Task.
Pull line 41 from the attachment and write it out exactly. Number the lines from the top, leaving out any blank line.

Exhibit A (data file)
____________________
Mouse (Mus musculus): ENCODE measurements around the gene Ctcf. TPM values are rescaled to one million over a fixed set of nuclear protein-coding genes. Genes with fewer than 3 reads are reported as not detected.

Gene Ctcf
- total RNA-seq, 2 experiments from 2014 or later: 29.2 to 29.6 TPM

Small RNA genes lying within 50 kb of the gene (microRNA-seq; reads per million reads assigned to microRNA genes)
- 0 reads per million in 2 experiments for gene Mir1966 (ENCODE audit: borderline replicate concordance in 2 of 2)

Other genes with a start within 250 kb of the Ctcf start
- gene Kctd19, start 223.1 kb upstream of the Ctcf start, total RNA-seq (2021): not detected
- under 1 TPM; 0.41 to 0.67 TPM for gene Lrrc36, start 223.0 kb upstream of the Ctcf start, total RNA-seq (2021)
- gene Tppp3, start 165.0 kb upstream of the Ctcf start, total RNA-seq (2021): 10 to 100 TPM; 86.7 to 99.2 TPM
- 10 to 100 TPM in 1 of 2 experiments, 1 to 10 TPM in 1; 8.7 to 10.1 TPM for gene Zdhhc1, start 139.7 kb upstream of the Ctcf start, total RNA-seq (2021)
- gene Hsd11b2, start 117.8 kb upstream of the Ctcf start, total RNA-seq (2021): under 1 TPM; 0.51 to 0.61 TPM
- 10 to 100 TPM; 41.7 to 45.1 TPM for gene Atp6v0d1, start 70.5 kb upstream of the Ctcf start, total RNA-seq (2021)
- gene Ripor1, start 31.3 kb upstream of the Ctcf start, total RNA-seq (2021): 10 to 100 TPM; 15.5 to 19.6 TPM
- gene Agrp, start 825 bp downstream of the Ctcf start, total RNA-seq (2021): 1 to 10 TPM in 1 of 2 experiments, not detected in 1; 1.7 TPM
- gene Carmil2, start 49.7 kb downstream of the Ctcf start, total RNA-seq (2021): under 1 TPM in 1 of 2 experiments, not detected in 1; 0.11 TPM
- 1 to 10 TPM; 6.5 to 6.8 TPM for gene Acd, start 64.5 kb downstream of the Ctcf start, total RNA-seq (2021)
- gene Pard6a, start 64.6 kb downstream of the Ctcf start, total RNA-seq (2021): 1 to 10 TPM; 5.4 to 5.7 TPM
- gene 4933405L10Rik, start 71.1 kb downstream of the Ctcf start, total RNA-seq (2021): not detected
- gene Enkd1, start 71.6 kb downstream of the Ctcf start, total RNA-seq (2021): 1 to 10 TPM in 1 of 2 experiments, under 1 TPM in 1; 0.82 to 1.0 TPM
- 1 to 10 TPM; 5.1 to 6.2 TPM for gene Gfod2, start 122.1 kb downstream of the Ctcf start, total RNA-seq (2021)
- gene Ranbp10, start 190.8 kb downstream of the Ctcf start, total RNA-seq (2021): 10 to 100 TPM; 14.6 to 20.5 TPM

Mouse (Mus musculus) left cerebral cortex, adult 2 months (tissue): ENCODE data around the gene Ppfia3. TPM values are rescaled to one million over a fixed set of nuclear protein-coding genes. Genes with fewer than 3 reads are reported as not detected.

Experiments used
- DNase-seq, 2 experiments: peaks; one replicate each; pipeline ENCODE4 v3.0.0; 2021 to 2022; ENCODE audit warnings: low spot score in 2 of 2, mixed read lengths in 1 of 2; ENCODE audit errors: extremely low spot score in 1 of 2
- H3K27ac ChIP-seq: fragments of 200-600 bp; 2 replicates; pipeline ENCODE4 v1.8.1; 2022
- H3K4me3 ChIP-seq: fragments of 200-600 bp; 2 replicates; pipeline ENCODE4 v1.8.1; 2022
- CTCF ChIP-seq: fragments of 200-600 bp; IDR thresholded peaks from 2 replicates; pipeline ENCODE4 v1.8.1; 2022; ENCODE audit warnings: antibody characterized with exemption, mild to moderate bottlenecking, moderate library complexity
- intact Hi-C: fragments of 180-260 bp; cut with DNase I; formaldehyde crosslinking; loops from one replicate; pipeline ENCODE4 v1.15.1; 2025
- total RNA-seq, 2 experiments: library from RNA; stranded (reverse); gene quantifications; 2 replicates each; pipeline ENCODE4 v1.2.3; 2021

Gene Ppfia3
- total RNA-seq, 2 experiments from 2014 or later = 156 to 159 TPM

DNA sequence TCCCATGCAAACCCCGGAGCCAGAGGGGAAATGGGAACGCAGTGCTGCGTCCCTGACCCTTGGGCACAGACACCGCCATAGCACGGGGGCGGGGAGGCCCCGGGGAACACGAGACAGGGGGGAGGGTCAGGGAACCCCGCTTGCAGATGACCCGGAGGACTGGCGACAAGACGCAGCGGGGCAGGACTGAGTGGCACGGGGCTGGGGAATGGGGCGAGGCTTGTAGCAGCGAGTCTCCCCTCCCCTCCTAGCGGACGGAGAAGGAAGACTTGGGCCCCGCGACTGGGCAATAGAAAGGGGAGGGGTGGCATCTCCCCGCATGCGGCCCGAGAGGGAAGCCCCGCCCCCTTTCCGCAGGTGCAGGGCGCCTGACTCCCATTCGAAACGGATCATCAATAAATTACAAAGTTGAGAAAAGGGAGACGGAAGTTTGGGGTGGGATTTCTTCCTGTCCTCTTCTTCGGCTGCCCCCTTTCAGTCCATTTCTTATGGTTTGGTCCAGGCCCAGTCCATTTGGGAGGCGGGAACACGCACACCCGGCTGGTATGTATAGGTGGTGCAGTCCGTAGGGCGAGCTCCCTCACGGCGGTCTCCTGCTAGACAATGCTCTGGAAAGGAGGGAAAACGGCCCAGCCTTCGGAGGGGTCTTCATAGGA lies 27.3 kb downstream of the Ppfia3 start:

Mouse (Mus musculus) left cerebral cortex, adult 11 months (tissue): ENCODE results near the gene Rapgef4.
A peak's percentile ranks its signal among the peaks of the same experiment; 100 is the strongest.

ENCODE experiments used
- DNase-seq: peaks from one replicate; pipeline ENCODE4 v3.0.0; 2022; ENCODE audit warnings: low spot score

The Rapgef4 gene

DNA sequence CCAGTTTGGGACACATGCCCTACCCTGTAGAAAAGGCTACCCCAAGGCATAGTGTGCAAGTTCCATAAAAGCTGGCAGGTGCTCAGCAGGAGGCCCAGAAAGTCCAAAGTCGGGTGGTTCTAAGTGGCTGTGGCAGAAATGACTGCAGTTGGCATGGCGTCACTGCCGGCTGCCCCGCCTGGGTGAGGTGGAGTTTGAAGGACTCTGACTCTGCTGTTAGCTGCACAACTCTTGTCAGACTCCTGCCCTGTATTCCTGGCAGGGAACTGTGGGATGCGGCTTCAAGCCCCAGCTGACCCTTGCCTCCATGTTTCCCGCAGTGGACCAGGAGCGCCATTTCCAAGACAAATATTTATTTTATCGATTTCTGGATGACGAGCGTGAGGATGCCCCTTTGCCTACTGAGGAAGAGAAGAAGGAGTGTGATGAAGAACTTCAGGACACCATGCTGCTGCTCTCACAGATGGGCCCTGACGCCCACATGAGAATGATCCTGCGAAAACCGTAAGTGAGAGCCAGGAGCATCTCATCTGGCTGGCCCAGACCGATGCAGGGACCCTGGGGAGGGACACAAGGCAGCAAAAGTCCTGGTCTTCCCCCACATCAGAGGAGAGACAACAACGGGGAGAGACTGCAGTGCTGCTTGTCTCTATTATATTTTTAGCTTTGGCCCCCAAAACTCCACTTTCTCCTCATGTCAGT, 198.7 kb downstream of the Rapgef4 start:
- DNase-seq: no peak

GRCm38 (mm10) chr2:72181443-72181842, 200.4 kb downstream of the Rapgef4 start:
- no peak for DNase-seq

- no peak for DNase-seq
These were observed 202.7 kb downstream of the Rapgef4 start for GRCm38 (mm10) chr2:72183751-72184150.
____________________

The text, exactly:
- no peak for DNase-seq